As far as I can tell, Paul (the apostle) liked to be right. Luther and Calvin, may they rest in peace, both liked to be right. Yet none of those three ever wrote anything like this:
“I told you! I told you it would be worth it!!! This is unbelievable!!!!!!!!” I imagine shouting that one day when I see Lisa and the kids in heaven. They will no longer be my wife and kids, but we will love each other more than ever. I picture myself looking them in the eyes and saying, “I told you He would come through! I knew He would be true to His promises. I knew every sacrifice would be worth it. This is insane! He is amazing!!!” (p. 131)
If, at the start of the world to come, someone greets me by gripping me tightly and saying, “I told you so”- I will know without a doubt, no matter the scenery, that I am in hell. Unless the voice is coming from Jesus, in which case I will fall on my knees and say, “I believed, Lord, forgive my unbelief.”
Be that as it may, Francis Chan’s You and Me Forever: Marriage in Light of Eternity was not exactly hell to read, but it was not a glimpse of heaven, either. In this book, the Bible is to be taken literally. Marriage is an institution created by God and it is hetero-normative, period. Both partners exist within their commitment to one another to be certain that each will experience heaven (that is NOT a metaphor). The mission of their marriage is discipleship, a pure witness to the work of fulfilling the Great Commission (Matthew 28). Men lead, through submission to God. Women follow, through submission to God. The practical advice of the book consists of guides for both individual and mutual conversation, study, and prayer.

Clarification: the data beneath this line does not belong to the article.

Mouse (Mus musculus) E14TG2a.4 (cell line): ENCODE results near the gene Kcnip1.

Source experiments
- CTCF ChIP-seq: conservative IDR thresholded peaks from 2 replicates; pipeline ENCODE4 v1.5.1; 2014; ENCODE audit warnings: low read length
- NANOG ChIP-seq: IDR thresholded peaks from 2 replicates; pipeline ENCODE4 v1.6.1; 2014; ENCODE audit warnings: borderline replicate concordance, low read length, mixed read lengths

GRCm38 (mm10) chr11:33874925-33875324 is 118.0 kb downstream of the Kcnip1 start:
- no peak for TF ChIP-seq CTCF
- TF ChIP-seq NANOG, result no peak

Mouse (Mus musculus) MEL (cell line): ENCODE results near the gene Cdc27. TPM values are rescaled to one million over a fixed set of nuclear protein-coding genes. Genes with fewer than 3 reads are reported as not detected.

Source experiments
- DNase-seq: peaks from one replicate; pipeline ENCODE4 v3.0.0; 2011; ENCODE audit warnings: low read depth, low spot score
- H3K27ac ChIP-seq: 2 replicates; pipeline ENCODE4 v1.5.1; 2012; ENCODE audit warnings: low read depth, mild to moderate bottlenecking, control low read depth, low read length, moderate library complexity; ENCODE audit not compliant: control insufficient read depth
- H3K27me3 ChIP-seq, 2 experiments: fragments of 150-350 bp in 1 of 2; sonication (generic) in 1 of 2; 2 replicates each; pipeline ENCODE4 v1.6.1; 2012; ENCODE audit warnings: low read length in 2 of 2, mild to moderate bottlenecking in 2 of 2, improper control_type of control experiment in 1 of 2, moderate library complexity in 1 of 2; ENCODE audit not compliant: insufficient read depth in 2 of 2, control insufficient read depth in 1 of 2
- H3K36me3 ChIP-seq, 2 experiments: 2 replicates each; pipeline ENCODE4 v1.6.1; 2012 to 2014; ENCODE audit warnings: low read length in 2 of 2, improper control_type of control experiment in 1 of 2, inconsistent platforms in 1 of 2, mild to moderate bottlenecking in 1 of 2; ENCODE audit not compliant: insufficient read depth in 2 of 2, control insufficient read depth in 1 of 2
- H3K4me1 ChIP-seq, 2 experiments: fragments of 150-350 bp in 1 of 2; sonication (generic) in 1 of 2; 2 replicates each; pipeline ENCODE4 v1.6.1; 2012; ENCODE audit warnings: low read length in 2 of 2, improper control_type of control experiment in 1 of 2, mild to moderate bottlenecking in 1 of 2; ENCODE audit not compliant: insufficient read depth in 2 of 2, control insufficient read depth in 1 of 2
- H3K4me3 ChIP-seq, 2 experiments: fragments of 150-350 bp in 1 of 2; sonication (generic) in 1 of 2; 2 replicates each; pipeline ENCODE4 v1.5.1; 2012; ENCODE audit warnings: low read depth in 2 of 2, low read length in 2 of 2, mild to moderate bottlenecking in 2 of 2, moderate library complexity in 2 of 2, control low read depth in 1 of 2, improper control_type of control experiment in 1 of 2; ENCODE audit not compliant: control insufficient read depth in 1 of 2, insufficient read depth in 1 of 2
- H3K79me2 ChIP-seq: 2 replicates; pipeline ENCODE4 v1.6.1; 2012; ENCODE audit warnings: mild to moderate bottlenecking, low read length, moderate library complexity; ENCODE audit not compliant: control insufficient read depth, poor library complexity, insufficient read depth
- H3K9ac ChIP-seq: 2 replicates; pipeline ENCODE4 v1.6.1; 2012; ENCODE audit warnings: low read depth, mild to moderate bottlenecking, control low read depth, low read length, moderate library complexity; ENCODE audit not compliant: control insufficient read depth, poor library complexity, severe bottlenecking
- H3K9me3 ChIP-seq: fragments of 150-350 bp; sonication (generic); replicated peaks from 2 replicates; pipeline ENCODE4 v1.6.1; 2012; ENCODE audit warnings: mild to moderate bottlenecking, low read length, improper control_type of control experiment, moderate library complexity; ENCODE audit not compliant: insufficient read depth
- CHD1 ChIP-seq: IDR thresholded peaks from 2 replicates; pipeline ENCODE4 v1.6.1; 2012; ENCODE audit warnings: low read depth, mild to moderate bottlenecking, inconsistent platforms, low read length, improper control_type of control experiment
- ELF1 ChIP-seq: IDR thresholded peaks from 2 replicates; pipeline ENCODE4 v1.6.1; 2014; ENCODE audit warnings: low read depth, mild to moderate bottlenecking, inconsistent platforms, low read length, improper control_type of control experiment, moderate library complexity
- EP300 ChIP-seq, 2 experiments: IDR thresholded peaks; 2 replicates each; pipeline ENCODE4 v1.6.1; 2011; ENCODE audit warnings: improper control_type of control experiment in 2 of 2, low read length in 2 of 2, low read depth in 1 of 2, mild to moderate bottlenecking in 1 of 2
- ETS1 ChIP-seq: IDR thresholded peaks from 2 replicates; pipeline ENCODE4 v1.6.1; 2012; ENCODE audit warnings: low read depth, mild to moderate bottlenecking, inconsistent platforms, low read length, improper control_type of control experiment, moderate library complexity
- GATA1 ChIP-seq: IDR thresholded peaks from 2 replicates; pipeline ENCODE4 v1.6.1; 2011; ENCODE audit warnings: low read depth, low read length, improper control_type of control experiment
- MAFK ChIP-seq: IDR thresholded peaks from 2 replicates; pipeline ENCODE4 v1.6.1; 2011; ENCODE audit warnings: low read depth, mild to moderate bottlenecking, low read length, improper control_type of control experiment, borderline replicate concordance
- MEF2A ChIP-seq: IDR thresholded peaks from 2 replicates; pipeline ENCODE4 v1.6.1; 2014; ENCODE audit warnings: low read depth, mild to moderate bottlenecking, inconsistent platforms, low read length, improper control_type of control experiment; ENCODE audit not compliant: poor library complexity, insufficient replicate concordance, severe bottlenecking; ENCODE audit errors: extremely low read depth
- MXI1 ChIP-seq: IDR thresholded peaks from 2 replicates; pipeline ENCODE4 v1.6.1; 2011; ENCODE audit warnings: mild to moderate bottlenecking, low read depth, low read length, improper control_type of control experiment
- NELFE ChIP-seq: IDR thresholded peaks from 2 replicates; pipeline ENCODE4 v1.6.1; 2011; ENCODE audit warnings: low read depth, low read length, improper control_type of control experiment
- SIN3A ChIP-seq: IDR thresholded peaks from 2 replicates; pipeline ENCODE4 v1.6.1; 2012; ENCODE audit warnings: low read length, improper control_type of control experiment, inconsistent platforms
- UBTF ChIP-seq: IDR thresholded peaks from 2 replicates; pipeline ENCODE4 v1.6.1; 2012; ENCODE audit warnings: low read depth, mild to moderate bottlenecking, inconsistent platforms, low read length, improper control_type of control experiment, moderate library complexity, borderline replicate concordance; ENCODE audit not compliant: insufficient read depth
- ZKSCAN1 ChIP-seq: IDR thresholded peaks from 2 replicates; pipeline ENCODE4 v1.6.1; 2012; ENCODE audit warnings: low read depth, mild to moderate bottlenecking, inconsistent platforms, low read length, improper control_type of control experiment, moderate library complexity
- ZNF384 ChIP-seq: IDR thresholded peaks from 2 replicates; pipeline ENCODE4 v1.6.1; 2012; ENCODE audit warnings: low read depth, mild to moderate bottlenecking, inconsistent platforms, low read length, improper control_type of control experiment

How many times did I want to throw this book against the wall? Many. However, I more frequently found myself despairing. Chan and I, theoretically want the same thing. First, that the world may come to know and trust in the grace, mercy, and faithfulness of God as those truths were revealed in the life, death, and resurrection of Jesus the Christ. Second, that marriage would be understood to be a loving partnership for faithful growth and support- a sacramental gift from God that is the foundation of hope, stability, sanctification, and peace in communities. Our ability to agree on even these two sentences can only occur in a sterile environment because once we hit the ground, we are at odds which is lamentable to God (as far as I understand 1 Corinthians).
Things are different nowadays. Sin is more accessible and acceptable. Two specific areas come to mind, both deadly to marriage: pornography and flirting.
When I was a kid, a guy had to let everyone in the store know he was a pervert when he walked to the counter to buy a Playboy magazine. These days, people can look endlessly at pornography on the privacy of their own phones. And many don’t even consider that perverted. It’s the norm!
When I was a kid, a woman would have to flirt with a man face to face, in a normal social setting. Once again, there was the shame of people seeing it and labeling her a “whore” or “slut”. Now with Facebook and text messaging, women and men can approach each other in secret to test the waters. And the affairs that spring from it, as well as the divorces that result from it, have become more acceptable. Even in the church. (26)
When I read the Bible, it seems to me that sin was fairly accessible to our forefathers and foremothers in the faith. None of them seemed to struggle with finding ways to violate God’s covenants and laws. If God is the same- yesterday, today, and forever, then, sadly, the forces that oppose God are the same. They may have shiny new ways to tempt, but they are no more powerful than they ever were or ever will be. Arguing that humans are more sinful or that evil is more prevalent denies the reality of history and the reality of God’s relationship to creation in history.